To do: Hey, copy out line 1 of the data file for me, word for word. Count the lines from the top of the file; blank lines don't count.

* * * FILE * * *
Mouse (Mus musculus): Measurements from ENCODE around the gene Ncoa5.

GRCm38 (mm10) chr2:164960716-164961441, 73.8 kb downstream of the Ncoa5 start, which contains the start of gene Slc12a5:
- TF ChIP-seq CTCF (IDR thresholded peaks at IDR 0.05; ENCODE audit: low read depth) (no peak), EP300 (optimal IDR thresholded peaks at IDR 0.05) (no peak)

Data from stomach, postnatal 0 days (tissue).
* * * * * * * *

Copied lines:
Mouse (Mus musculus): Measurements from ENCODE around the gene Ncoa5.